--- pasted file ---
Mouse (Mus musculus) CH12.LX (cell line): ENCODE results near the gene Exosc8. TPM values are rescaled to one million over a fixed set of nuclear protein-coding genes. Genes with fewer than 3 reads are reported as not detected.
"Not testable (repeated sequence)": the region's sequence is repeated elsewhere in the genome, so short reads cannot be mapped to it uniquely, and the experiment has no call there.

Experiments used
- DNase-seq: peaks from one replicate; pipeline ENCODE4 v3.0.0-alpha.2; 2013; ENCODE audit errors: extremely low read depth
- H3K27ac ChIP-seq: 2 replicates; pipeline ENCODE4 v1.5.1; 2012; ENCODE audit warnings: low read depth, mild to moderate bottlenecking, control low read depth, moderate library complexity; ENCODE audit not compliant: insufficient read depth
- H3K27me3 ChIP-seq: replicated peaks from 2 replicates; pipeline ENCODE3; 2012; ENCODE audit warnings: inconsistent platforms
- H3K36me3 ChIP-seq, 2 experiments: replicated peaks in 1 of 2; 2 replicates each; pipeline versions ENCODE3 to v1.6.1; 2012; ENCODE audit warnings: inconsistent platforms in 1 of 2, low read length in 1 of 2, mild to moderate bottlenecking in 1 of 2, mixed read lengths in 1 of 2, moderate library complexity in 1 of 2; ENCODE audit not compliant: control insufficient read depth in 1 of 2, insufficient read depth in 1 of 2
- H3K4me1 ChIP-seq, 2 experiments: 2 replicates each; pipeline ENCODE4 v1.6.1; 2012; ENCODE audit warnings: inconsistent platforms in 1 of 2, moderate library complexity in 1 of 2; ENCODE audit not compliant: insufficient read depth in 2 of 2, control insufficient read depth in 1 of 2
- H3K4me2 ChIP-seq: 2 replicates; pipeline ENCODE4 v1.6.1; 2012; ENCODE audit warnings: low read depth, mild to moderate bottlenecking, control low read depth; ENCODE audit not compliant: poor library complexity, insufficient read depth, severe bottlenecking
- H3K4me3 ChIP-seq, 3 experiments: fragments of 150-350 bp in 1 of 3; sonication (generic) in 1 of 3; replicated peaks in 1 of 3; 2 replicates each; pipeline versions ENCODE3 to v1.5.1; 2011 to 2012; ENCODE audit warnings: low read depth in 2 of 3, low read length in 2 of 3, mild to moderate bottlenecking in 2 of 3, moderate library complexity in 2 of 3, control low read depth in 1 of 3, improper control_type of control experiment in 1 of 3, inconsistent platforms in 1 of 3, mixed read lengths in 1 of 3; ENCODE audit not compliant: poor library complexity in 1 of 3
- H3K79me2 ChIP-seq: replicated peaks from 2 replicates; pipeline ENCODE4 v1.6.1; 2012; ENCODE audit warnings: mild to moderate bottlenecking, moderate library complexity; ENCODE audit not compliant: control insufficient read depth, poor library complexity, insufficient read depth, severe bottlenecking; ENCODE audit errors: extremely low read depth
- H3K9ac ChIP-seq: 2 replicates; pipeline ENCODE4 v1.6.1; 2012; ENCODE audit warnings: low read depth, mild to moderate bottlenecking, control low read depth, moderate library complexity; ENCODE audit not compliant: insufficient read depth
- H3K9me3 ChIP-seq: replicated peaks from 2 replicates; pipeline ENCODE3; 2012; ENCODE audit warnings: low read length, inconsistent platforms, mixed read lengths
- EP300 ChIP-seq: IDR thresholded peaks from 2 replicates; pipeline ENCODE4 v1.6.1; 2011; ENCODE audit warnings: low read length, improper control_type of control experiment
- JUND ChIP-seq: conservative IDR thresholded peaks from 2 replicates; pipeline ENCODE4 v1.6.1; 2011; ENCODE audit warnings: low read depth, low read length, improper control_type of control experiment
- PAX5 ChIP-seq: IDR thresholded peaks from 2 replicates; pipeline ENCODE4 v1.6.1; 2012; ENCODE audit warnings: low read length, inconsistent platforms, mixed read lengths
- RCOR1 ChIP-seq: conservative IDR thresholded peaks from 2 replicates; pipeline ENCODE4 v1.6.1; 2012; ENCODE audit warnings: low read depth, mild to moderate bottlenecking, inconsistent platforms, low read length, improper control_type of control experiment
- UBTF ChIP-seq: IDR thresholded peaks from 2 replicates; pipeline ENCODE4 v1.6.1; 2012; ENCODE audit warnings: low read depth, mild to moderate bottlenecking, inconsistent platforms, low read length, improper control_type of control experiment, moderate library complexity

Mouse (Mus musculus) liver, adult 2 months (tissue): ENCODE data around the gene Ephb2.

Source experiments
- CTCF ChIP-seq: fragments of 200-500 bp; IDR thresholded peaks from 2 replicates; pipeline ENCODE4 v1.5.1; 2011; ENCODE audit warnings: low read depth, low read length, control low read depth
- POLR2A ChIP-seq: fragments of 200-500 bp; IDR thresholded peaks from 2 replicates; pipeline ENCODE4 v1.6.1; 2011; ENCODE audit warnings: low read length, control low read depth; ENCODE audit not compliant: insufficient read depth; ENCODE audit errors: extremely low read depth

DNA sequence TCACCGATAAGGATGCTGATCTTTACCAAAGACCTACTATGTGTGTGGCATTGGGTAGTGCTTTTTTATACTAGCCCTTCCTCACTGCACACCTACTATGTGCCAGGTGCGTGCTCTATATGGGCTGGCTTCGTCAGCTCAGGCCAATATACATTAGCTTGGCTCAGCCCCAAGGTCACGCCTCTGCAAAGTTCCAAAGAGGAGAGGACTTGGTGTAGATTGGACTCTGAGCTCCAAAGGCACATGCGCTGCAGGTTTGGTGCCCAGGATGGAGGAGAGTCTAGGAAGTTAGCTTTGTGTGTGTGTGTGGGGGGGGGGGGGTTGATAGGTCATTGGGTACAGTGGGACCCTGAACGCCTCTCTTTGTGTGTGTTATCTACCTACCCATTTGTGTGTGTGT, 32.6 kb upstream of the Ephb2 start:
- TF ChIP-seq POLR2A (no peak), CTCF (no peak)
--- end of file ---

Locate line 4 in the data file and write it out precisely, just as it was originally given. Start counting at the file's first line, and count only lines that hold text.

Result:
- DNase-seq: peaks from one replicate; pipeline ENCODE4 v3.0.0-alpha.2; 2013; ENCODE audit errors: extremely low read depth